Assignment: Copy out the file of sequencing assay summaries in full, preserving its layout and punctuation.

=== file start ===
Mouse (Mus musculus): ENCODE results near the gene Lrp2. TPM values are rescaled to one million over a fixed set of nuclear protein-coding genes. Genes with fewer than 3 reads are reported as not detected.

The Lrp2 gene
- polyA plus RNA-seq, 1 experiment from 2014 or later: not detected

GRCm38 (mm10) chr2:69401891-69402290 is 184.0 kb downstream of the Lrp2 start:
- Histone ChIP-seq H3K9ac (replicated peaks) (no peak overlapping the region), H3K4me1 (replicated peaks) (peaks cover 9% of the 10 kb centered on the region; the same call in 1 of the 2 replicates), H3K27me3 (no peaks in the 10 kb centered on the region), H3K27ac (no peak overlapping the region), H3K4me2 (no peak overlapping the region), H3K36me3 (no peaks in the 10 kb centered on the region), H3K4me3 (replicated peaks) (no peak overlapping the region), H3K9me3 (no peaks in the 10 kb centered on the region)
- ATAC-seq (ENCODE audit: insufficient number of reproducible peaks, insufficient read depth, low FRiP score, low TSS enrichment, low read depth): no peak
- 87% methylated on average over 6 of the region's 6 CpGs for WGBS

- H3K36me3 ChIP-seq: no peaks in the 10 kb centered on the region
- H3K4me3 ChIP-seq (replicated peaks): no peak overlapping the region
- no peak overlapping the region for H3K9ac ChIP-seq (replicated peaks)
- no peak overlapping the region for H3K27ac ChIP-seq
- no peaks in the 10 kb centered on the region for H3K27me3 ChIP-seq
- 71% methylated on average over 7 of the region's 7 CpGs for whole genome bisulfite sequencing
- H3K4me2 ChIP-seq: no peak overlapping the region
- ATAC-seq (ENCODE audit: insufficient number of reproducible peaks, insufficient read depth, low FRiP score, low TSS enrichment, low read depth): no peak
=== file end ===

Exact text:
Mouse (Mus musculus): ENCODE results near the gene Lrp2. TPM values are rescaled to one million over a fixed set of nuclear protein-coding genes. Genes with fewer than 3 reads are reported as not detected.

The Lrp2 gene
- polyA plus RNA-seq, 1 experiment from 2014 or later: not detected

GRCm38 (mm10) chr2:69401891-69402290 is 184.0 kb downstream of the Lrp2 start:
- Histone ChIP-seq H3K9ac (replicated peaks) (no peak overlapping the region), H3K4me1 (replicated peaks) (peaks cover 9% of the 10 kb centered on the region; the same call in 1 of the 2 replicates), H3K27me3 (no peaks in the 10 kb centered on the region), H3K27ac (no peak overlapping the region), H3K4me2 (no peak overlapping the region), H3K36me3 (no peaks in the 10 kb centered on the region), H3K4me3 (replicated peaks) (no peak overlapping the region), H3K9me3 (no peaks in the 10 kb centered on the region)
- ATAC-seq (ENCODE audit: insufficient number of reproducible peaks, insufficient read depth, low FRiP score, low TSS enrichment, low read depth): no peak
- 87% methylated on average over 6 of the region's 6 CpGs for WGBS

- H3K36me3 ChIP-seq: no peaks in the 10 kb centered on the region
- H3K4me3 ChIP-seq (replicated peaks): no peak overlapping the region
- no peak overlapping the region for H3K9ac ChIP-seq (replicated peaks)
- no peak overlapping the region for H3K27ac ChIP-seq
- no peaks in the 10 kb centered on the region for H3K27me3 ChIP-seq
- 71% methylated on average over 7 of the region's 7 CpGs for whole genome bisulfite sequencing
- H3K4me2 ChIP-seq: no peak overlapping the region
- ATAC-seq (ENCODE audit: insufficient number of reproducible peaks, insufficient read depth, low FRiP score, low TSS enrichment, low read depth): no peak